How Will History Remember mPayments?

Pundits have long been ringing the death bells for paper currency, but on July 12 these tolls started ringing a little louder.

A study released by eMarketer predicted that mCommerce would total $58 billion by 2017—an increase from the projected $1 billion by this year’s end.

Mobile payments are more than a decade old, although many believe this sophisticated and effortless payment tool may represent the final link in the payments puzzle, an innovation that won’t be replaced. However, a closer look at history indicates this is not likely to be the case.

Intuit, the California-based provider of business and financial management solutions, recently released a colorful infographic titled, “Cowries, Cash & Credit: How Humans Have Paid for Things Throughout History.”  The infographic traces the evolution of commerce from the bartering system used in prehistoric times to the mobile payments consumers make with cellphones, tablets and laptops today.

In this PYMNTS.com Data Point, we’ll look back at the ways humans have transacted over the centuries, and show just how far we’ve advanced in how we conduct transactions. 

Do You Have Change For This Cow?: The B.C. Era

The Intuit infographic begins by unveiling what it deemed “the oldest form of currency” animals. From 9,000 BC to 6,000 BC, it said camels, sheep and cows were commonly used in trading. Sound silly? Recent news headlines, such as those in Zimbabwe’s vibrant cattle banking industry, suggest consumers haven’t strayed too far from this system.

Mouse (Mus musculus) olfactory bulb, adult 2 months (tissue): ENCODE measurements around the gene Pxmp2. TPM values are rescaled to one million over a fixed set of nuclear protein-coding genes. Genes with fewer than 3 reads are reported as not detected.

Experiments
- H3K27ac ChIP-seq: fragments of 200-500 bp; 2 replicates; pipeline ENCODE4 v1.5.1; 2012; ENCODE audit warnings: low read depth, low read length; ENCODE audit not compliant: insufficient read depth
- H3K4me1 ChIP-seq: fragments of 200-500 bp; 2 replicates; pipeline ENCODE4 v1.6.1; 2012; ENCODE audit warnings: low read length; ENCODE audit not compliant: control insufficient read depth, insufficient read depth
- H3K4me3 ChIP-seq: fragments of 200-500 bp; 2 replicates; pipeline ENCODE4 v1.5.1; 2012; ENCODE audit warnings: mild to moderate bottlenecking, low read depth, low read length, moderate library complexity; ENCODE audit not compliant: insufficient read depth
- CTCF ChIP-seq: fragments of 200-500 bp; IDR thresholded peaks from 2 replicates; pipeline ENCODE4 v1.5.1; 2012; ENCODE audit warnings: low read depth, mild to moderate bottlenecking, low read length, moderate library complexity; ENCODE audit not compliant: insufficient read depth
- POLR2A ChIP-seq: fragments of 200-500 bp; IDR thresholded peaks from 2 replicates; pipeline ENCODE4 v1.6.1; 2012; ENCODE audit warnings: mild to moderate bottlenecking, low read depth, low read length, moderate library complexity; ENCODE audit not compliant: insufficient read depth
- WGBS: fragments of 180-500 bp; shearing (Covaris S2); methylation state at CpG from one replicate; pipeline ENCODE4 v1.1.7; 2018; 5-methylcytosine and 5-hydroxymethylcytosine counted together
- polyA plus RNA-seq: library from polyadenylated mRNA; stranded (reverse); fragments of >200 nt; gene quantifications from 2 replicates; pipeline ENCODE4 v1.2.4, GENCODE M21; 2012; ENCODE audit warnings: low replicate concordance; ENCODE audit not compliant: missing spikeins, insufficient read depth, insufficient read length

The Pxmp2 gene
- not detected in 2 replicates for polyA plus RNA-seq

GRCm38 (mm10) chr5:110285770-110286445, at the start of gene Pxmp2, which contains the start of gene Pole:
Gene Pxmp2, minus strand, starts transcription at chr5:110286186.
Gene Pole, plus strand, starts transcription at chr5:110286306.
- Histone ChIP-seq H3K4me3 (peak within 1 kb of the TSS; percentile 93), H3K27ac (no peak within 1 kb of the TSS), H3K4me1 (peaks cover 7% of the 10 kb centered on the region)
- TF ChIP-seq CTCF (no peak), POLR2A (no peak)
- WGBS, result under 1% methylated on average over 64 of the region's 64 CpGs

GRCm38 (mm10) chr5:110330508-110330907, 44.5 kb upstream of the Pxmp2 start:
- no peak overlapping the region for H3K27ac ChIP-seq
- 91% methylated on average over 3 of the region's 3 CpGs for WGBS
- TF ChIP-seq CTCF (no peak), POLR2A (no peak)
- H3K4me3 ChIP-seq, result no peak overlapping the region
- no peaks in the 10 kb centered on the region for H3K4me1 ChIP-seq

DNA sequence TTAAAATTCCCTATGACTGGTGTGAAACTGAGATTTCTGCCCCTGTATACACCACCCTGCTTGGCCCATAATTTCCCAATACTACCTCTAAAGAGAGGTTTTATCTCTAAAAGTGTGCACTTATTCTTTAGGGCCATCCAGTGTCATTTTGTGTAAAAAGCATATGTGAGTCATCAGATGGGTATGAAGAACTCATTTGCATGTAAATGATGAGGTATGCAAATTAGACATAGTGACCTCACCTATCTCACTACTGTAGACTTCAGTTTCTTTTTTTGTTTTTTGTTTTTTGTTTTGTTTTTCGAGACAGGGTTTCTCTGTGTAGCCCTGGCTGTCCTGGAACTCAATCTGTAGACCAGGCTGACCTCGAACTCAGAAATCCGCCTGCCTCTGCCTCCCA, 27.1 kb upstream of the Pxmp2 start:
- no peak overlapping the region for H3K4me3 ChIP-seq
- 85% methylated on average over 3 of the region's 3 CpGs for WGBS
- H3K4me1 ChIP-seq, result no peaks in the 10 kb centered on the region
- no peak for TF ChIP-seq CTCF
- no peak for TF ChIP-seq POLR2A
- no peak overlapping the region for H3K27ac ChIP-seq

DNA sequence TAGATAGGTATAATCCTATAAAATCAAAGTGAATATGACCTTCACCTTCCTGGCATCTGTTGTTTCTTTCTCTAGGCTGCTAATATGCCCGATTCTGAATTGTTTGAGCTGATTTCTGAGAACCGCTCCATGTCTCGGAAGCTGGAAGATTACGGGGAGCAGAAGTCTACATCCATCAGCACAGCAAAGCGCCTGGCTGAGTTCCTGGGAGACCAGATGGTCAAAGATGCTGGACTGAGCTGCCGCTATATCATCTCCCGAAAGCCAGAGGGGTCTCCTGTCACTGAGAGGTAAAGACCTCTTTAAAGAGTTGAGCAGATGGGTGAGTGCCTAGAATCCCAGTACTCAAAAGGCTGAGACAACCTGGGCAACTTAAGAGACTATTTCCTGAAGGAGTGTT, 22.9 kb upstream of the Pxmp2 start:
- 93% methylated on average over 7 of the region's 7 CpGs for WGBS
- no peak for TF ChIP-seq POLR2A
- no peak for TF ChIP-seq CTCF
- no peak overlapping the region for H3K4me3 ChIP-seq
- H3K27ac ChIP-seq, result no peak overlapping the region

Slowly, payments evolved. The Shekel, a form of grain used as currency, was introduced in 3,000 B.C. Next to come into circulation was shell money, crude metal coins and precious metal coins. Finally, leather money was introduced in 118 B.C.

You Want Me To Trade For Paper?: Cash Emerges In The A.D. Era

It wasn’t until A.D. 806 when paper banknotes first appeared in China. Cash would come-and-go during the coming centuries, disappearing into the dark ages before reemerging more powerful than ever.

While many consumers are still in love with cash, a closer look at history reveals they have always had an on-again, off-again relationship with paper money. During this era, Intuit indicates cash faced competition from alternatives such as gold and wampum. At one time, wampum was even an accepted and legal tender in the United States.

A World Of Options: The 20th Century To Today

Cash remained the dominant player in the payments world—until new innovations that challenged its value would upend the payments world once again. The infographic provides an interesting look at the facts surrounding these developments. For example, you may be surprised to learn that gold-backed dollar is an idea that is less than 100 years old, and that the first online payment was made to buy pizza.

For more interesting insights into the history of payments, view the infographic below.

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LIVE PYMNTS ROUNDTABLE: MODERNIZING & SCALING FOR THE NEW NORMAL

The pressure on banks to modernize their payments capabilities to support initiatives such as ISO 20022 and instant/real time payments has been exacerbated by the emergence of COVID-19 and the compelling need to quickly scale operations due to the rapid growth of contactless payments, and subsequent increase in digitization. Given this new normal, the need for agility and optimization across the payments processing value chain is imperative.

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